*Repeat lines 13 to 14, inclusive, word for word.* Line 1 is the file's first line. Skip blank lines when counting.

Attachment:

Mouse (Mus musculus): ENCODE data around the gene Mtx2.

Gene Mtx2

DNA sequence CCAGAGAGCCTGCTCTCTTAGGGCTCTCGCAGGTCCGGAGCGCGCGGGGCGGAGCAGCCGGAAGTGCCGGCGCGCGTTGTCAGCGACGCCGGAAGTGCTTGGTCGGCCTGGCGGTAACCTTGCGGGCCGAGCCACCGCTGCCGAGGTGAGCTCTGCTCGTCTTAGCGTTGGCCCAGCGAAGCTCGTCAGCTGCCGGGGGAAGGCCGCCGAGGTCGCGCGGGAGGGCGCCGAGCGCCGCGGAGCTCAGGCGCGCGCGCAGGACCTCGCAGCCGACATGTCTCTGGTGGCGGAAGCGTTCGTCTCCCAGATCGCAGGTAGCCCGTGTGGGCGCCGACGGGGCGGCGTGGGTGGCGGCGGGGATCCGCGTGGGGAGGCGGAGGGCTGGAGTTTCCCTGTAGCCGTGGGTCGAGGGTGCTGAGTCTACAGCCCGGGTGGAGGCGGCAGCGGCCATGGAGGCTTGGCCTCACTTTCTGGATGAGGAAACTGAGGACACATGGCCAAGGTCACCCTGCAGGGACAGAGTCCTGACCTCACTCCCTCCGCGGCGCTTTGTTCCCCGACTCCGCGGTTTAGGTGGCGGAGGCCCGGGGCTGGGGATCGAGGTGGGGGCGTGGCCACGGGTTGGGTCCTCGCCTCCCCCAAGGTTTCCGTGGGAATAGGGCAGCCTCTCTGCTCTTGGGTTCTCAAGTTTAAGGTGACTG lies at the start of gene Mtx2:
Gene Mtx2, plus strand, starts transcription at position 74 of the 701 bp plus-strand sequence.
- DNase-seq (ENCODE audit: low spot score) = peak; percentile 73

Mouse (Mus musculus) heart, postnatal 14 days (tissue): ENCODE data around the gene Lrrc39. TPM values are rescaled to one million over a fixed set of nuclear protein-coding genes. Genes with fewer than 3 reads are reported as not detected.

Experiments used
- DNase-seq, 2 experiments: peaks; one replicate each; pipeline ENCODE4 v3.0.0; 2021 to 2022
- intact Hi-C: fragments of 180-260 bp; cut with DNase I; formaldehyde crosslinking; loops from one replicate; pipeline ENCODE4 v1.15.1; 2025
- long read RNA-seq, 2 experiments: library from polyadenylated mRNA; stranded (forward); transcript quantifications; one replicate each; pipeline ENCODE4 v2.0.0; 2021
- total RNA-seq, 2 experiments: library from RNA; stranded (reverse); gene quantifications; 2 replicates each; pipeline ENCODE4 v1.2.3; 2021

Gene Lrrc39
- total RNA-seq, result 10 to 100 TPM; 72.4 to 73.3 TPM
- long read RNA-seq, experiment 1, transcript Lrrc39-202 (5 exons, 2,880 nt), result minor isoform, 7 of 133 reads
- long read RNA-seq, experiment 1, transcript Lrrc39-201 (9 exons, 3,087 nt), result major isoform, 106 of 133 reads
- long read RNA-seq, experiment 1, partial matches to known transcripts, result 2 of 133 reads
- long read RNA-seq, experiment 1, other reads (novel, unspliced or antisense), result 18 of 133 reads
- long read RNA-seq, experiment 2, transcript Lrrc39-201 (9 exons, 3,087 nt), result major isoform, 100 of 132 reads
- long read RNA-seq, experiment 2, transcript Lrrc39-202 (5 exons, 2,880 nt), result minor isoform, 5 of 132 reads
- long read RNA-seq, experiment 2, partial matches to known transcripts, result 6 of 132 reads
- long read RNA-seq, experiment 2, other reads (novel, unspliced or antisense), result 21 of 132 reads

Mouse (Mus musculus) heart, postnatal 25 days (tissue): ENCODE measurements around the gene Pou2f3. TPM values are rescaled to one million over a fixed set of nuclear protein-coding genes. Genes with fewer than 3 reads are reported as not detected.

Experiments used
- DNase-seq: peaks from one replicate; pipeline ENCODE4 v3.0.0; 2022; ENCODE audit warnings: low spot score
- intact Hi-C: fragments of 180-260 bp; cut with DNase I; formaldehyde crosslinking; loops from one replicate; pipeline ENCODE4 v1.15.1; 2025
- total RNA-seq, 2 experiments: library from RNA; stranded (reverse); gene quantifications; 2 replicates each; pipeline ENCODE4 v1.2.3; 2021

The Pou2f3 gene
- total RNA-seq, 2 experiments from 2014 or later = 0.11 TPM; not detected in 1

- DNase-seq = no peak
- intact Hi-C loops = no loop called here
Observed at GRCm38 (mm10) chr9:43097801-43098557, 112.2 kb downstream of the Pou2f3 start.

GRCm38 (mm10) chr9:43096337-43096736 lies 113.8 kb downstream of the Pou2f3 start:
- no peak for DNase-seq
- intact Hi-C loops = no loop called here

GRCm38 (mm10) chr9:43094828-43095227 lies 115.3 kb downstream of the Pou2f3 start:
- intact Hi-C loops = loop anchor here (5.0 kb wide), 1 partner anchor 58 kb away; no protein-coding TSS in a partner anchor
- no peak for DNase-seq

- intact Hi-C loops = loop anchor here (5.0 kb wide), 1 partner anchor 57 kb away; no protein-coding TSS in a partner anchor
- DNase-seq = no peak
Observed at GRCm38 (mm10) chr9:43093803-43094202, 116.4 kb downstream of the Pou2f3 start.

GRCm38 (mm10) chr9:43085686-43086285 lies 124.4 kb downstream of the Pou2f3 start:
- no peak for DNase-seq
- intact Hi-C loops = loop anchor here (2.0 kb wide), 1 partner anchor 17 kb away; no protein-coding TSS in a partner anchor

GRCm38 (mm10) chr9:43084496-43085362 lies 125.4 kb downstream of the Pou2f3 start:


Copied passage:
- total RNA-seq, result 10 to 100 TPM; 72.4 to 73.3 TPM
- long read RNA-seq, experiment 1, transcript Lrrc39-202 (5 exons, 2,880 nt), result minor isoform, 7 of 133 reads